- Many Barbadian cooks add some cooked tongue to the pot with the pickling elements after cooking the pork; the Editor has a hard time finding fresh tongue, but has used a can of cured ox tongue when she can find that; the product form Marks & Spencer is good.
- The name ‘souse’ quite obviously refers to the ancient English practice of sousing, or pickling, fish or meat with vinegar and salt. The lime has a fresher acid than the vinegar but it is acid, and sousing, nonetheless.
- The use of marjoram and thyme is characteristically English; if you prefer fresh herbs use at least twice as much.
- The inclusion of allspice, bay and peppercorns in the souse is not strictly authentic but all of them are bedrock Caribbean seasonings and the Editor likes them.
- Pickled pork is a staple flavoring in New Orleans that is available online from www.cajungrocer.com. You also could substitute a little diced salt pork in a pinch.
- Souse makes a nice starter too, with some crusty bread or even a few crackers.
- There is no getting past the fact that souse is a visually ugly dish. Do not be deterred.
- To make browning, used by Bajan cooks to enhance lots of other savory dishes as well as pudding, cook a cup of sugar with a scant 2 teaspoons of neutral oil until it turns dark, dark brown, then remove it from the heat before slowly and carefully dribbling ¼ cup water or stock into the sugar. When the browning ceases to spatter, stir it and store it in a cool place. Browning need not be refrigerated.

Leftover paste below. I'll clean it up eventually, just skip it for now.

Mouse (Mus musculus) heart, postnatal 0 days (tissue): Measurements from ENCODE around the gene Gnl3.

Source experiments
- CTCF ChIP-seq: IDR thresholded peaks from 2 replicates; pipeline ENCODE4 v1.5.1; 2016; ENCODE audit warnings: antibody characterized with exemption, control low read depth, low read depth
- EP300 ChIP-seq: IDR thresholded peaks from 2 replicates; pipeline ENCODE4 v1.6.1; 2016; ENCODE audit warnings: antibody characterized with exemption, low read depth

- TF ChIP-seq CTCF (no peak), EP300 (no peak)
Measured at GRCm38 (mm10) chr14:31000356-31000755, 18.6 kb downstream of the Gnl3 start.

- Pudding if not souse appears around the Caribbean in various guises. According to LaurelAnn Morley in Caribbean Recipes ‘Old & New,’ the variable is sweet potato. Cooked rice replaces it in Guyana (like a Cajun boudin!); bread in Trinidad; other islands use cassava or farina.
- Bajan folklore holds that silence must reign in the kitchen when simmering puddings in casing or they will burst; more incentive to use a basin unless you have taken the vow of silence.
- Ms. Morley adds a dose of sugar to her pudding, a decidedly Caribbean move that we find makes it a little sweet for our palates up here in the northeastern United States.
- Storebought black pudding, whether British, French, ‘Irish’ or Spanish in the guise of morcilla, are neither strictly authentic to Barbados nor in the least bit bad with souse. For that matter white pudding is equally good.
- It probably will send us to least to culinary limbo if not purgatory or hell to admit it, but we think canned pumpkin makes good ‘Bajan’ pudding too and saves a lot of time.